It is apparent, therefore, that the contention of the defendant that the propeller was so constructed as to have a speed of 11 knots an hour is absurd. In other words, the contention of the defendant is that a guaranty in a contract to give a ship a speed of 20 knots an hour is complied with if there is furnished to that ship a propeller with a pitch, which, multiplied by certain figures and divided by others, would produce twenty somethings at the conclusions of the calculation, and this absolutely regardless of whether the ship on which the propeller is to be placed is a war ship or a pleasure yacht, whether it is 100 or 1,000 feet long, 10 feet or 100 feet wide, whether it draws 5 feet or 60 feet of water and wholly regardless of the form of the vessel's hull. It is recognized by all authorities upon the construction of steamships that "the most important point to be considered in propulsive efficiency is the shape of the vessel's hull." In respect of speed this is one of the greatest problems and one of the most perplexing with which marine engineers have to deal. The defendant, by its contention, avoids all the trouble of figuring out this difficult problem by simply giving a speed to its propeller.
It was a condition, and not a theory which confronted the plaintiff when he purchased the machinery in question, including the propeller. He had a vessel which was designed for the coastwise trade and, in order to be useful and efficient in that connection, it was necessary that it should have a speed of about 9 ½ knots an hour. All of this the defendant knew. Speed being so important in a vessel carrying freight in competition with other vessel having a speed of 9 ½ knots an hour, the parties placed in the contract a specification by which this vessel should received machinery of such a character that it would be able to compete with other vessels in a similar occupation. These specifications required that the vessel should have a speed at about 9 ½ knots per hour and that machinery furnished for the vessel should be arranged to that end, particularly the propeller.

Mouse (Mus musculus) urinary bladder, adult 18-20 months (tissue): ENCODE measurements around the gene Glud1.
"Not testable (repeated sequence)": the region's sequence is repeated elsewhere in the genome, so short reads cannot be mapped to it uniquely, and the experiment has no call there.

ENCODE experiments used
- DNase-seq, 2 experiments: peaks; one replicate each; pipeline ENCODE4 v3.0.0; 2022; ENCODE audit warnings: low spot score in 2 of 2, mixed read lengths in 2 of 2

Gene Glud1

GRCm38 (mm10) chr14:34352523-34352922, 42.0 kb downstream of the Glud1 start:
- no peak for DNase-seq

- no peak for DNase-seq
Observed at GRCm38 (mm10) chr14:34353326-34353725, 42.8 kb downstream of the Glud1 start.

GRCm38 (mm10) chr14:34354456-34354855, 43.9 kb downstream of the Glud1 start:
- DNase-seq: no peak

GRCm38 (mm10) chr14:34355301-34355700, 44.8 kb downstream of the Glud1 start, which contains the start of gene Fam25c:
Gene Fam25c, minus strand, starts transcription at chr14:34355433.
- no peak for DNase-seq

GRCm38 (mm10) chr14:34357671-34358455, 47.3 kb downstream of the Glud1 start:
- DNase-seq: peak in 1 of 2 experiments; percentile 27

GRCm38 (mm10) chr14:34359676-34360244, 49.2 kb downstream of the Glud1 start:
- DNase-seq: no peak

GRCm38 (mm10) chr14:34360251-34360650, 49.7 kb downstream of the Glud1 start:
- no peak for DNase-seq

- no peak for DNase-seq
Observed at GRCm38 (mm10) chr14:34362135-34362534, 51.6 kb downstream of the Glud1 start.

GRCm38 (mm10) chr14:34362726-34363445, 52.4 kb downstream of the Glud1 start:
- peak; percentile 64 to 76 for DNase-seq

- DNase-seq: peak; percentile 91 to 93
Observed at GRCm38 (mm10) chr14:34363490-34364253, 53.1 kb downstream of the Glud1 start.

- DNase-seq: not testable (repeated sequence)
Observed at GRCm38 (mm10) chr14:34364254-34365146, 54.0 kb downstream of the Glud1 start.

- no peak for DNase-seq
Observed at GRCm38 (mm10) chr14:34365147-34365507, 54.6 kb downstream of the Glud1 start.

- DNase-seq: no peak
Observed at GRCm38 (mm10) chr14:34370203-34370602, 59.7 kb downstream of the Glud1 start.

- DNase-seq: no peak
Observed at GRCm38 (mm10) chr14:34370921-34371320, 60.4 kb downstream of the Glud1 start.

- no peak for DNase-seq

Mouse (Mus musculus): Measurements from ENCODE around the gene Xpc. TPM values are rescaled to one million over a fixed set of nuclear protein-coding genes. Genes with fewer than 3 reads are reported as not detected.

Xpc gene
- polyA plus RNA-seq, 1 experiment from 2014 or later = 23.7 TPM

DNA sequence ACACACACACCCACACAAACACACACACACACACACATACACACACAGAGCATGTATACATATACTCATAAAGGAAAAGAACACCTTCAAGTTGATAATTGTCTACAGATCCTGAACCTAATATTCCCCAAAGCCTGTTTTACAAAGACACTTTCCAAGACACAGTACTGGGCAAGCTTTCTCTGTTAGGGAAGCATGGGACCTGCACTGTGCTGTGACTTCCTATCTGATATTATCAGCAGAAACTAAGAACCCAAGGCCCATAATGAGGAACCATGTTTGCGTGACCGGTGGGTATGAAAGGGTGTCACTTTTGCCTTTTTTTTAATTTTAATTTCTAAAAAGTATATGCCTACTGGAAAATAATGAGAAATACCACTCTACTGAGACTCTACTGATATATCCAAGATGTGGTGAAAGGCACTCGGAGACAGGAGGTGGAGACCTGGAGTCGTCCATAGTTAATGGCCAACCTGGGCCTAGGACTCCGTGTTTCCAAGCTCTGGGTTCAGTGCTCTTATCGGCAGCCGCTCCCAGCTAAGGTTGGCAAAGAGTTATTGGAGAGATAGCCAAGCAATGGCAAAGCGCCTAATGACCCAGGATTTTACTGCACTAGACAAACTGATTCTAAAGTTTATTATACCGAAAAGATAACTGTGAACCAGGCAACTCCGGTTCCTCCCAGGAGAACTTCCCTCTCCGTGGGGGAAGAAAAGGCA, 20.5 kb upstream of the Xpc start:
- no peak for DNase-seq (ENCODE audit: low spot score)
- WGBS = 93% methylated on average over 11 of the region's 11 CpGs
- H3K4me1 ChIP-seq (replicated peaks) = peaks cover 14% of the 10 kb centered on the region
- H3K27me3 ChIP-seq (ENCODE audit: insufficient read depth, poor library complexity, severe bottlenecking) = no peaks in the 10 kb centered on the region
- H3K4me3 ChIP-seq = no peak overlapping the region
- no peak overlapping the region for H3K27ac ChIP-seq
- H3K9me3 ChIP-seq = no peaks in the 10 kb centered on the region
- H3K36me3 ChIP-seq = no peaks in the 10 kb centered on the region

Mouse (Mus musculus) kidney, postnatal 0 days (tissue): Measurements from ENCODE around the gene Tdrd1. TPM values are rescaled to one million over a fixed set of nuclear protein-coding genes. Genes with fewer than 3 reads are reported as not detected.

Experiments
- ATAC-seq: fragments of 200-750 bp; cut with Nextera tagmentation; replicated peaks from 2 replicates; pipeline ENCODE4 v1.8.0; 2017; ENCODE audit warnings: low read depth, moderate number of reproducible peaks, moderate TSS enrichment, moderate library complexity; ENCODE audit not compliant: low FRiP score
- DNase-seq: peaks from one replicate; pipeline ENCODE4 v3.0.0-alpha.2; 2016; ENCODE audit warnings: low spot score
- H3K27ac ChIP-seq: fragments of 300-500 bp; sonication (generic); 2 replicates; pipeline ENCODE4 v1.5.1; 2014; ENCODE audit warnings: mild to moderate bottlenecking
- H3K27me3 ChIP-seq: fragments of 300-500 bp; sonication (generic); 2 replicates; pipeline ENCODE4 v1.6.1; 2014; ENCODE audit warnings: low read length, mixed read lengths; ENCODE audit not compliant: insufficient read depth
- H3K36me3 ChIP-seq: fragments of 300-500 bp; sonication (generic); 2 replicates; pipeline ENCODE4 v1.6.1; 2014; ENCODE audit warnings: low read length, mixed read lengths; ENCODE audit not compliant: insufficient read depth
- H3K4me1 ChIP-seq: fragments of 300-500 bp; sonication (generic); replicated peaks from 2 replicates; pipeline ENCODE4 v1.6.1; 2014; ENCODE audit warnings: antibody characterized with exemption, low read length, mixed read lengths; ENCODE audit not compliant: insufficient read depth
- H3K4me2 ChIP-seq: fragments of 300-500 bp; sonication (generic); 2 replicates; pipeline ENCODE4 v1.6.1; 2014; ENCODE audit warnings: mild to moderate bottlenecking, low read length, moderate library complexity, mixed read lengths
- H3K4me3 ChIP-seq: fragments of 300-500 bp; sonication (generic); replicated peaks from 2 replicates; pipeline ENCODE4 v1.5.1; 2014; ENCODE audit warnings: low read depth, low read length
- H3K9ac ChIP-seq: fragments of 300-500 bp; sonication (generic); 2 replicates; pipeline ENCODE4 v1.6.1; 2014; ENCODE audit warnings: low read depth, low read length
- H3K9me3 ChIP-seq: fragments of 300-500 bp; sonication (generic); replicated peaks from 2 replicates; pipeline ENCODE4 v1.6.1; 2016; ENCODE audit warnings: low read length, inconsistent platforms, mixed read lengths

The defendant not only asserts that it furnished a propeller with a speed of more than 9 ½ knots an hour, but also contends that the reason why the vessel did not have a speed of 9 ½ knots an hour, but also contends that the reason why the vessel did not have a speed of 9 ½ knots an hour after the installation of the machinery was because the propeller was, by the construction of the vessel, forced to work in a position where it could not display its properties adequately. To this end, it asserts, through it expert witness Swann, "that the propeller was, so to speak, too close to both the stern and the rudder posts, so that the propeller could not receive the water or throw it away from it in the manner wanted; that is, in a line with the boat's keel more or less. It could not do anything else because it was practically watertight, so to speak, that is, to all intents and purposes, watertight between these two large chocks of timber, the rudder and stern posts, and hence could not throw the water off or receive the water from forward in the manner it should, and hence would throw it sideways; that is the effect. The propeller could not get a chance to work."
The expert then goes on to assert that the pitch had nothing to do with it, that the diameter of the propeller had nothing to do with it, that the diameter of the propeller had nothing to do with it, and that the sole and only reason why the vessel did not receive a speed of 9 ½ knots an hour from the propeller furnished was because of the sternpost and the rudderpost.
It should be noted, however, that, before the contract was signed, the defendant, and it agent, Swann, were furnished with a plan or plans of the bull of the vessel, showing the sternpost and the rudderpost fully and fairly; that Swann had himself inspected the vessel several times at the yard where it was being built and knew all about the said sternpost and rudderpost and their relative locations. Yet, with that plan in his hand and with that knowledge in his head, he nevertheless, made a contract in which he agreed to furnish a propeller which would give a speed of 9 ½ knots an hour to that very ship. It must also be remembered that the events proved the contentions of the expert Swann to be wholly unfounded when he claimed that the reason why the propeller would not work was because of its position between the sternpost and the rudderpost. The trial of the propeller furnished by the defendant having demonstrated that it was ineffective and that its pitch was too coarse and it area too great for the purposes specified in the contract, the plaintiff placed in the steamship another propeller in exactly the same position in the vessel as the other, i. e., between the sternpost rudderpost, with a diameter only 6 inches more than the diameter of the propeller furnished by the defendant, and the vessel immediately attained a speed of 9 knots, or thereabouts, per hour. It is thus apparent that the expert Swann again made a serious mistake in claiming that the failure of speed was due solely to the place in which the propeller worked.